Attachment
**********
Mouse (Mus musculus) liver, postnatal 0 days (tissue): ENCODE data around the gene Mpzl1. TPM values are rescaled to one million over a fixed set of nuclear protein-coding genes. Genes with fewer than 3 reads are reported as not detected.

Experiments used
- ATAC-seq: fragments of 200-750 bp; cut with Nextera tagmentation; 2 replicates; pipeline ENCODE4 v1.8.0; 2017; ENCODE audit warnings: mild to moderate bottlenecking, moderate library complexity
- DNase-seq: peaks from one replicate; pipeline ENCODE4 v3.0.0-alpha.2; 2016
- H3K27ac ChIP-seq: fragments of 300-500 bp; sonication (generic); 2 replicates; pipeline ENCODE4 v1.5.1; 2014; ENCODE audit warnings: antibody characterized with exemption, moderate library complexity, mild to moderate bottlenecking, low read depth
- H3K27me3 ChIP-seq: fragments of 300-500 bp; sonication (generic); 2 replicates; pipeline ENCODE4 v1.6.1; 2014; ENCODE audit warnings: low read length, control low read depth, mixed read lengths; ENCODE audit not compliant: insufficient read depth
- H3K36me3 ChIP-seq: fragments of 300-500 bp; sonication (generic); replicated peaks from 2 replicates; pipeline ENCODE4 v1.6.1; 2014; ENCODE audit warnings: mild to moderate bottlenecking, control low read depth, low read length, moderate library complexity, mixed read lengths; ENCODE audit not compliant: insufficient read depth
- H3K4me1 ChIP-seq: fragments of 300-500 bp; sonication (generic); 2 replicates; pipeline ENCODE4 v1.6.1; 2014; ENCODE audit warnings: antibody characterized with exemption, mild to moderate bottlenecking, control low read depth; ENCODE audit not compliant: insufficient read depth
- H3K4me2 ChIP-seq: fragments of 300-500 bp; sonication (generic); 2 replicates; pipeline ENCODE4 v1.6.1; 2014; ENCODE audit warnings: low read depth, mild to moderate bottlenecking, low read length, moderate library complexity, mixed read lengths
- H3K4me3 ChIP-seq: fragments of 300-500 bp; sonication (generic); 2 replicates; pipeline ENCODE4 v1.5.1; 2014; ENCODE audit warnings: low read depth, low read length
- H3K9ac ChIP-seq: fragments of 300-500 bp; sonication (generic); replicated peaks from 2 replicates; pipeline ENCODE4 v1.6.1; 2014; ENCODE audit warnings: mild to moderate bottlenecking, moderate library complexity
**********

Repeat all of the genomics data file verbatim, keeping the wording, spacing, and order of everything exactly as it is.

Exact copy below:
Mouse (Mus musculus) liver, postnatal 0 days (tissue): ENCODE data around the gene Mpzl1. TPM values are rescaled to one million over a fixed set of nuclear protein-coding genes. Genes with fewer than 3 reads are reported as not detected.

Experiments used
- ATAC-seq: fragments of 200-750 bp; cut with Nextera tagmentation; 2 replicates; pipeline ENCODE4 v1.8.0; 2017; ENCODE audit warnings: mild to moderate bottlenecking, moderate library complexity
- DNase-seq: peaks from one replicate; pipeline ENCODE4 v3.0.0-alpha.2; 2016
- H3K27ac ChIP-seq: fragments of 300-500 bp; sonication (generic); 2 replicates; pipeline ENCODE4 v1.5.1; 2014; ENCODE audit warnings: antibody characterized with exemption, moderate library complexity, mild to moderate bottlenecking, low read depth
- H3K27me3 ChIP-seq: fragments of 300-500 bp; sonication (generic); 2 replicates; pipeline ENCODE4 v1.6.1; 2014; ENCODE audit warnings: low read length, control low read depth, mixed read lengths; ENCODE audit not compliant: insufficient read depth
- H3K36me3 ChIP-seq: fragments of 300-500 bp; sonication (generic); replicated peaks from 2 replicates; pipeline ENCODE4 v1.6.1; 2014; ENCODE audit warnings: mild to moderate bottlenecking, control low read depth, low read length, moderate library complexity, mixed read lengths; ENCODE audit not compliant: insufficient read depth
- H3K4me1 ChIP-seq: fragments of 300-500 bp; sonication (generic); 2 replicates; pipeline ENCODE4 v1.6.1; 2014; ENCODE audit warnings: antibody characterized with exemption, mild to moderate bottlenecking, control low read depth; ENCODE audit not compliant: insufficient read depth
- H3K4me2 ChIP-seq: fragments of 300-500 bp; sonication (generic); 2 replicates; pipeline ENCODE4 v1.6.1; 2014; ENCODE audit warnings: low read depth, mild to moderate bottlenecking, low read length, moderate library complexity, mixed read lengths
- H3K4me3 ChIP-seq: fragments of 300-500 bp; sonication (generic); 2 replicates; pipeline ENCODE4 v1.5.1; 2014; ENCODE audit warnings: low read depth, low read length
- H3K9ac ChIP-seq: fragments of 300-500 bp; sonication (generic); replicated peaks from 2 replicates; pipeline ENCODE4 v1.6.1; 2014; ENCODE audit warnings: mild to moderate bottlenecking, moderate library complexity